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For other uses, see PEEK (disambiguation).
Density 1320 kg/m3
Young's modulus (E) 3.6 GPa
Tensile strength (σt) 90-100 MPa
Elongation @ break 50%
notch test 55 kJ/m2
Glass temperature 143 °C
melting point ~343 °C
Thermal Conductivity 0.25 W/m.K
Water absorption, 24 hours (ASTM D 570) - 0.1%

Polyether ether ketone (PEEK) is a colourless organic thermoplastic polymer in the polyaryletherketone (PAEK) family, used in engineering applications.


PEEK polymers are obtained by step-growth polymerization by the dialkylation of bisphenolate salts. Typical is the reaction of 4,4'-difluorobenzophenone with the disodium salt of hydroquinone, which is generated in situ by deprotonation with sodium carbonate. The reaction is conducted around 300 °C in polar aprotic solvents - such as diphenyl sulphone.[2][3]

Synthesis of PEEK.svg


PEEK is a semicrystalline thermoplastic with excellent mechanical and chemical resistance properties that are retained to high temperatures. The processing conditions used to mold PEEK can influence the crystallinity, and hence the mechanical properties. The Young's modulus is 3.6 GPa and its tensile strength 90 to 100 MPa.[4] PEEK has a glass transition temperature of around 143 °C (289 °F) and melts around 343 °C (662 °F). Some grades have a useful operating temperature of up to 250 °C (482 °F) . The thermal conductivity increases nearly linearly versus temperature between room temperature and solidus temperature.[5] It is highly resistant to thermal degradation as well as attack by both organic and aqueous environments. It is attacked by halogens and strong Bronsted and Lewis acids as well as some halogenated compounds and aliphatic hydrocarbons at high temperatures. It is soluble in concentrated sulfuric acid at room temperature, although dissolution can take a very long time unless the polymer is in a high surface area to volume form such as a fine powder or thin has high resistant to Biodegradation.


Because of its robustness, PEEK is used to fabricate items used in demanding applications, including bearings, piston parts, pumps, HPLC columns, compressor plate valves, and cable insulation. It is one of the few plastics compatible with ultra-high vacuum applications. PEEK is considered an advanced biomaterial used in medical implants. It is finding increased use in spinal fusion devices and reinforcing rods. It is extensively used in the aerospace, automotive, and chemical process industries.[6] PEEK's mechanical properties at elevated temperatures have led to it being used in at least two varieties of Reprap extruder as thermal insulation. This means the main mechanical structure of the extruder can be made of the same material that is being extruded, provided that the PEEK insulator prevents heat from traveling beyond the intended melt zone.

Machining options[edit]

PEEK melts at a relatively high temperature (343 °C / 649.4 °F) compared to most other thermoplastics. In the range of its melting temperature it can be processed using injection moulding or extrusion methods. A San Francisco company demonstrated for the first time the technical possibility of processing granular PEEK into filament form and 3D printing parts from the filament material using fused deposition modeling – FDM (or fused filament fabrication – FFF) technology.[7][8] In January 2016 a german startup, located in Karlsruhe, presented a PEEK filament for producing medical devices up to class IIa.[9] With this new filament, it is possible to use the FFF method for different medical applications like dentures.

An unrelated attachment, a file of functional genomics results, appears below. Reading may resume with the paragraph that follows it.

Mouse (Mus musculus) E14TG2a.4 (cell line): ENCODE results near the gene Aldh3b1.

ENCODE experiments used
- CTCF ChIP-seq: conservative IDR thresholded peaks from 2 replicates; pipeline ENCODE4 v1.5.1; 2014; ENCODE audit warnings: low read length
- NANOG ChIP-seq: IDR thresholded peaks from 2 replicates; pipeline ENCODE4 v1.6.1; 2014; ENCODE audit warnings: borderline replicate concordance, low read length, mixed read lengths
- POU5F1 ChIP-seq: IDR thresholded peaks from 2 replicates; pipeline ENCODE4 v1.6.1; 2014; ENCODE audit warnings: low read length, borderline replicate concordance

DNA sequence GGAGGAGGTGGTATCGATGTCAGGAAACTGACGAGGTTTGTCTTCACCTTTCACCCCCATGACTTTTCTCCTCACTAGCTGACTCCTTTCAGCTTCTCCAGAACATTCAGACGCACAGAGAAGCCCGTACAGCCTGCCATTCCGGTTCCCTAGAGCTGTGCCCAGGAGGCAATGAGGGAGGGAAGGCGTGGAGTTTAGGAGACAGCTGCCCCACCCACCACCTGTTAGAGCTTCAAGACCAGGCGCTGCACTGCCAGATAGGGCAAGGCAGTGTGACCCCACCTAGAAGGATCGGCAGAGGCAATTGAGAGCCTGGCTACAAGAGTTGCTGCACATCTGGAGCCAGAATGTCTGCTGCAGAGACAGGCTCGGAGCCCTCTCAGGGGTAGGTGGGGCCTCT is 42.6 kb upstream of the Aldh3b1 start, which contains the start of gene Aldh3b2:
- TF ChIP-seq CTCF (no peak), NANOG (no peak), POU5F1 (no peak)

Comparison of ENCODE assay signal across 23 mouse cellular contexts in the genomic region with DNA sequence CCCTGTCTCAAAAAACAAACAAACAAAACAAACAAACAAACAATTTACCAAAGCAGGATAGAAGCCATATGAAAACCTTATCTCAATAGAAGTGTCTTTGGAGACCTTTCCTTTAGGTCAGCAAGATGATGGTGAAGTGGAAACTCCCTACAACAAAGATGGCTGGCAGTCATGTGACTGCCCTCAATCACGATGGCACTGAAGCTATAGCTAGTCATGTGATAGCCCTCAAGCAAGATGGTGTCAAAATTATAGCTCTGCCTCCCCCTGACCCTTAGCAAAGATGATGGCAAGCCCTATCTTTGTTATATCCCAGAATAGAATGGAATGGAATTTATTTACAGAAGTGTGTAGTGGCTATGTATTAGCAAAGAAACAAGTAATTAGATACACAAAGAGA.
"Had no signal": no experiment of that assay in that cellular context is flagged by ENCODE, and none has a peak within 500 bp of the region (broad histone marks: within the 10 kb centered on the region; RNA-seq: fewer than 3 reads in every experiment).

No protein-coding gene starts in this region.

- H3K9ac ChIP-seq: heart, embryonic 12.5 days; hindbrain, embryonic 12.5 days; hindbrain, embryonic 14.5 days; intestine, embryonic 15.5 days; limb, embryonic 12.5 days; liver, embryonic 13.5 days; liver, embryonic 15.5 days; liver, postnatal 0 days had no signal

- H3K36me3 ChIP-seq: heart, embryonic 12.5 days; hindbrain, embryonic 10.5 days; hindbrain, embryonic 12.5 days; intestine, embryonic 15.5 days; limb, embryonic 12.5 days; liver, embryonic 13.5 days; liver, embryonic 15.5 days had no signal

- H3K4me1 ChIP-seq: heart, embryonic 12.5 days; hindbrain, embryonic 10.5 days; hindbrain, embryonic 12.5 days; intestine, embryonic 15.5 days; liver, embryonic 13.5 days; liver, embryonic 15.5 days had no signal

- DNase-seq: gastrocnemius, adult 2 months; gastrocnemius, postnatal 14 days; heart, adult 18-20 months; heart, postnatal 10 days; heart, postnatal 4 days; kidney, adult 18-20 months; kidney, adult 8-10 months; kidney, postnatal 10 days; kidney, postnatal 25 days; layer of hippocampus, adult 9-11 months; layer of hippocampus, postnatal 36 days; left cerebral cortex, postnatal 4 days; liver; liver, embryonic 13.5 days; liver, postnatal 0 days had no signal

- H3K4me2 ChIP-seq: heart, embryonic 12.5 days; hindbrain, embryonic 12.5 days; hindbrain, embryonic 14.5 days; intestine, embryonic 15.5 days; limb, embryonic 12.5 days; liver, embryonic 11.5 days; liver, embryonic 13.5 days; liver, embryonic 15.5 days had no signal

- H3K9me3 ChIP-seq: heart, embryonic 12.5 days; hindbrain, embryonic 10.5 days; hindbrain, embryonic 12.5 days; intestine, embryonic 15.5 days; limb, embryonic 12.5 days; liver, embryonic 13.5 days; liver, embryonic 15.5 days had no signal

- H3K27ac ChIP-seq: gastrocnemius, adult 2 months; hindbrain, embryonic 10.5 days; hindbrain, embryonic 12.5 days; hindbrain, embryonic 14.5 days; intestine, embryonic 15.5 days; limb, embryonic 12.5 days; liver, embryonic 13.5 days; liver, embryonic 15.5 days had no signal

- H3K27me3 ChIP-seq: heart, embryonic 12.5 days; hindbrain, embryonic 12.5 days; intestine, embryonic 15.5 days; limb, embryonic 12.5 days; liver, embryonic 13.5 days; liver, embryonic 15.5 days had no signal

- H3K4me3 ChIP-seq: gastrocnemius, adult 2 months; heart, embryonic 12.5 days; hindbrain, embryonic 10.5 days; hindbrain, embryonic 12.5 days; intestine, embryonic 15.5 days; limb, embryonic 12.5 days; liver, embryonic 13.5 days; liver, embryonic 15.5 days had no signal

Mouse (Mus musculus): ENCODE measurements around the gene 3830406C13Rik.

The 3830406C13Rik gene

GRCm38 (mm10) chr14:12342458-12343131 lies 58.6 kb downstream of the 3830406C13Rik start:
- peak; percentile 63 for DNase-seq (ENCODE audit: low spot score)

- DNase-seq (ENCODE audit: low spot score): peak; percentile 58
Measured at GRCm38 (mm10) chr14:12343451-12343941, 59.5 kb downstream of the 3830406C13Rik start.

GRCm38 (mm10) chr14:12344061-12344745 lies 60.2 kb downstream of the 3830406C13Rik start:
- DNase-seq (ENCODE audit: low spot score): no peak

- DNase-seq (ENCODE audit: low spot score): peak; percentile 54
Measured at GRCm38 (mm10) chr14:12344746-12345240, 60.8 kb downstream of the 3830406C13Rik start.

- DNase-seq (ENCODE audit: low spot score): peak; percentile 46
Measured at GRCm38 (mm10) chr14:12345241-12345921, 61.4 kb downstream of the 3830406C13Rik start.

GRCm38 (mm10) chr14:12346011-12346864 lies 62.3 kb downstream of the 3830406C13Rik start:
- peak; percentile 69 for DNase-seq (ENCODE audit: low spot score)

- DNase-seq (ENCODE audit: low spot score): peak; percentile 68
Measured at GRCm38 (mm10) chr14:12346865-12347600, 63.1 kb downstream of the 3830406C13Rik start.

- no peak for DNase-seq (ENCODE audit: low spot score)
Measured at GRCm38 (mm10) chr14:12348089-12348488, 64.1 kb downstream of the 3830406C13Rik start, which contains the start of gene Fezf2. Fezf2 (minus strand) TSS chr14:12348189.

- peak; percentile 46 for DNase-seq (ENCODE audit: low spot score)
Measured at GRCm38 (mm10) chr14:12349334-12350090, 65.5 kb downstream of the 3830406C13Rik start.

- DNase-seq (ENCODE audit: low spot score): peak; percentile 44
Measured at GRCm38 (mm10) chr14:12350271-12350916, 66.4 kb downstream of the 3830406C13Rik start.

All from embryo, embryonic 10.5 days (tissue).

In its solid state PEEK is readily machinable, for example, by (CNC) milling machines and is commonly used to produce high-quality plastic parts that are thermostable and both electrically and thermally insulating. PEEK is often considered a high-end engineering plastic, such as delrin, PTFE or nylon.

Shape memory PEEK in biomechanical applications[edit]

PEEK is not traditionally a shape memory polymer; however, recent advances in processing have allowed shape memory behavior in PEEK with mechanical activation. This technology has expanded to applications in orthopedic surgery.[10]


  1. ^ A.K. van der Vegt & L.E. Govaert, Polymeren, van keten tot kunstof, ISBN 90-407-2388-5
  2. ^ David Parker, Jan Bussink, Hendrik T. van de Grampe, Gary W. Wheatley, Ernst-Ulrich Dorf, Edgar Ostlinning, Klaus Reinking (15 April 2012). "Polymers, High-Temperature". Ullmann's Encyclopedia of Industrial Chemistry (online version). Wiley-VCH, Weinheim,. doi:10.1002/14356007.a21_449.pub3.  (subscription required)
  3. ^ David Kemmish "Update on the Technology and Applications of PolyArylEtherKetones" 2010. ISBN 978-1-84735-408-2.
  4. ^ Material Properties Data: Polyetheretherketone (PEEK),
  5. ^ J. Blumm, A. Lindemann, A. Schopper, "Influence of the CNT content on the thermophysical properties of PEEK-CNT composites", Proceedings of The 29th Japan Symposium on Thermophysical Properties, October 8–10, 2008, Tokyo
  6. ^ Lauzon, Michael (May 4, 2012). "Diversified Plastics Inc., PEEK playing role in space probe". Crain Communications Inc. Retrieved May 6, 2012. 
  7. ^ Newsom, Michael. "Arevo Labs announces Carbon Fiber and Nanotube-reinforced High Performance materials for 3D Printing Process". Solvay Press Releases. LouVan Communications Inc. Retrieved 27 January 2016. 
  8. ^ Thryft, Ann. "3D Printing High-Strength Carbon Composites Using PEEK, PAEK". Design News. Retrieved 27 January 2016. 
  9. ^ Press release Indmatec PEEK MedTec.
  10. ^ Anonymous. "Surgical Technologies; MedShape Solutions, Inc. Announces First FDA-cleared Shape Memory PEEK Device; Closing of $10M Equity Offering". Medical Letter on the CDC & FDA. 

External References[edit]